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Dhaka Tribune

Study: Bangladesh needs $26.5bn to generate 40% of electricity from renewables by 2041

Reducing the import duty of solar components is the need of the hour, says an expert

Update : 16 Mar 2023, 10:44 PM

Bangladesh needs an investment of a total of $26.5 billion to achieve the target of generating 40% of electricity from renewable energy sources by 2041, a new study says. 

This was revealed in a study, conducted by Change Initiative, a research organization, on renewable energy which placed the report at a seminar titled: “Renewable Energy Financing, Prospects and Challenges in Bangladesh” at the Bangabandhu Military Museum Multipurpose Hall in Dhaka on Thursday.

Zakir Hossain Khan, chief executive and chief researcher of Change Initiative, said in the keynote presentation that Bangladesh has the opportunity to get financing of about $38.44 billion from various international organizations.

However, between 2016 and 2022, Bangladesh received $6.71 billion in renewable energy sector financing from national and international sources.

He said the funding came from several sources including Global Environment Facilities, Global Climate Change Alliance, GCF-PPF, Green Climate Fund, Global Energy Efficiency and Renewable Energy, and Clean Technology Fund among international organizations.

He said according to the Ministry of Land, there are 1,686,000 acres of non-agricultural special land in Bangladesh.

If 5% of this non-agricultural land can be used, it is possible to get 28,000MW from solar power or the renewable sector.

Even, 22,319MW renewable electricity generation is possible only in Khas land of Chittagong region.

Waseka Aysho Khan, Chairman of the Parliamentary Committee on Power, Energy and Mineral Resources was present as the chief guest.

Besides, Member of Parliament Ahsan Adelur Rahman, former secretary and former ambassador of Climate Vulnerable Forum Abul Kalam Azad, Director General of Power Cell Mohammad Hossain, and Executive Director of Policy Researchers Institute Ahsan H Mansoor among others, addressed at the seminar.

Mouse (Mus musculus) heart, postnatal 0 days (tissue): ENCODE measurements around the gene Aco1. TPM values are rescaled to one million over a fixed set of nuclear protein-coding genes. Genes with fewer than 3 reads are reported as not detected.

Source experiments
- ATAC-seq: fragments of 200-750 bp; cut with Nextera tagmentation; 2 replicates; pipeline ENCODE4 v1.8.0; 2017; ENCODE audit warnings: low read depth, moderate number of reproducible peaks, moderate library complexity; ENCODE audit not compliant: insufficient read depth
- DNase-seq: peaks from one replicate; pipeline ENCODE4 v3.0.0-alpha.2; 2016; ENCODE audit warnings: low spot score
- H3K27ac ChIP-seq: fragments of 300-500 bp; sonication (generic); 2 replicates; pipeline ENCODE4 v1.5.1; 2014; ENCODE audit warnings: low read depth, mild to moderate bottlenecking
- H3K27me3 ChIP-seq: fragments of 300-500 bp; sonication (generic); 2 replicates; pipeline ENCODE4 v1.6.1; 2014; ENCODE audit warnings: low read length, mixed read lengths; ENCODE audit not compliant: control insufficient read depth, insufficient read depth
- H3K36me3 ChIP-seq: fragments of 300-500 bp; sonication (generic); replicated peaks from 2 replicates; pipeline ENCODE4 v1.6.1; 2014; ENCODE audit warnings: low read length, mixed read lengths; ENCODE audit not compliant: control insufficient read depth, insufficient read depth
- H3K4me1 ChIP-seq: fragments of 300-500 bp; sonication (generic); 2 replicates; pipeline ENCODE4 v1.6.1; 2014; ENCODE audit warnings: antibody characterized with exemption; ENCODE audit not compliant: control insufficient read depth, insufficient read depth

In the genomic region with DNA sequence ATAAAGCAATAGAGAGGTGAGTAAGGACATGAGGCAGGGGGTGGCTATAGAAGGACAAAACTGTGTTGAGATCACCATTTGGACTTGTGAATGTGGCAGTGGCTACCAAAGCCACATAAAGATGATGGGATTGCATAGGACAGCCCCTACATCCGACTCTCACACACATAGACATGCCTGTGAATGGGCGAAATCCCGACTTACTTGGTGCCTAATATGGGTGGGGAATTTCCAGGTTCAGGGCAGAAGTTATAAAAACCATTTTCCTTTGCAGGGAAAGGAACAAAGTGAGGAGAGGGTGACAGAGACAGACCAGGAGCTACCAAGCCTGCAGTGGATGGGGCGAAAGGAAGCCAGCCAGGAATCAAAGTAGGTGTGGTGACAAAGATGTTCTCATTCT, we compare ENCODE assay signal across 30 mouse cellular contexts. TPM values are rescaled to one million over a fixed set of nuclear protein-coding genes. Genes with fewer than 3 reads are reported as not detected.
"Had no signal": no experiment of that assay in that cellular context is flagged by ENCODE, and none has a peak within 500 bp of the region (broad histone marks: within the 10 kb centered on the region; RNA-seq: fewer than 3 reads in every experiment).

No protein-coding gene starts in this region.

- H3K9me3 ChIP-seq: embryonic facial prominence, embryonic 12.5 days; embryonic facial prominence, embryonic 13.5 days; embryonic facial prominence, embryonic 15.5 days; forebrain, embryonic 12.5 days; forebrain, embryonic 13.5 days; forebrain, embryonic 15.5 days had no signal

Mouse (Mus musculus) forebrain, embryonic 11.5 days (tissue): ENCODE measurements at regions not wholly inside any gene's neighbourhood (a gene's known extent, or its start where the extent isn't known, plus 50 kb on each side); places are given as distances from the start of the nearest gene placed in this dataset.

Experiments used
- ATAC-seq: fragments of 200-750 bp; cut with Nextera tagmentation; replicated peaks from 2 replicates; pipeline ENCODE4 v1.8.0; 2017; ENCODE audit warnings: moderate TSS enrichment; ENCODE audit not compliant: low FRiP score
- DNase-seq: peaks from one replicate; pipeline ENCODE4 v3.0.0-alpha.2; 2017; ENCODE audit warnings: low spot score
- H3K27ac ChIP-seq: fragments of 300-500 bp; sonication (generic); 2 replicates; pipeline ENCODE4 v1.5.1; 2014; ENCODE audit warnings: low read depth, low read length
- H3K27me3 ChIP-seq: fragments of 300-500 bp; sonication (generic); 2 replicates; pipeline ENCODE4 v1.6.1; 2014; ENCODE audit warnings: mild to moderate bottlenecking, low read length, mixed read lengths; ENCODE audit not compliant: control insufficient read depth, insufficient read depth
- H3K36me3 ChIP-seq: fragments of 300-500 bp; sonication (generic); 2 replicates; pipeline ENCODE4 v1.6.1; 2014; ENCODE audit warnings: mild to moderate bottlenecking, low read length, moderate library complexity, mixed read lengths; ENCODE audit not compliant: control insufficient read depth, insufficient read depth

Abul Kalam Azad said that reducing the import duty of solar components is the need of the hour.

This duty should be reduced for the next 15 years. Targets should be fixed over time. No roof can be left empty in future, he added.

Mohammad Hossain said that in late 2009, some 3% of solar power was mandated for new electricity connections.

“Now we are changing the renewable energy policy. The prime minister wants 40% of total electricity to come from clean energy. Money is not a problem”, he added.

He said that the development partners are now looking to invest in renewable energy. The cost of solar power technology has also come down. “So solar is our next priority,” he said. 

Economist Ahsan H Mansoor said that despite the efforts of the past decade in Bangladesh, clean energy is now at a share of 3%.

“It's not pleasant at all. The whole of Europe is now turning to wind power in the wake of the Ukraine war,” he said. 

That is not possible in Bangladesh, so we have to aggressively move towards renewable energy, he added.

At present, there are duties ranging from 11 to 50% on the import of four types of solar power parts, and the demand to reduce or completely cancel these duties comes from several speakers of the seminar.

The recommendations include providing various incentives including tax concessions to investors in renewable energy for the next 10 years.

Increasing competition, repealing the Speedy Energy and Power Supply (Special) Act, and allowing investors to get non-agricultural Khas land at a fixed rate are also included in the recommendations.

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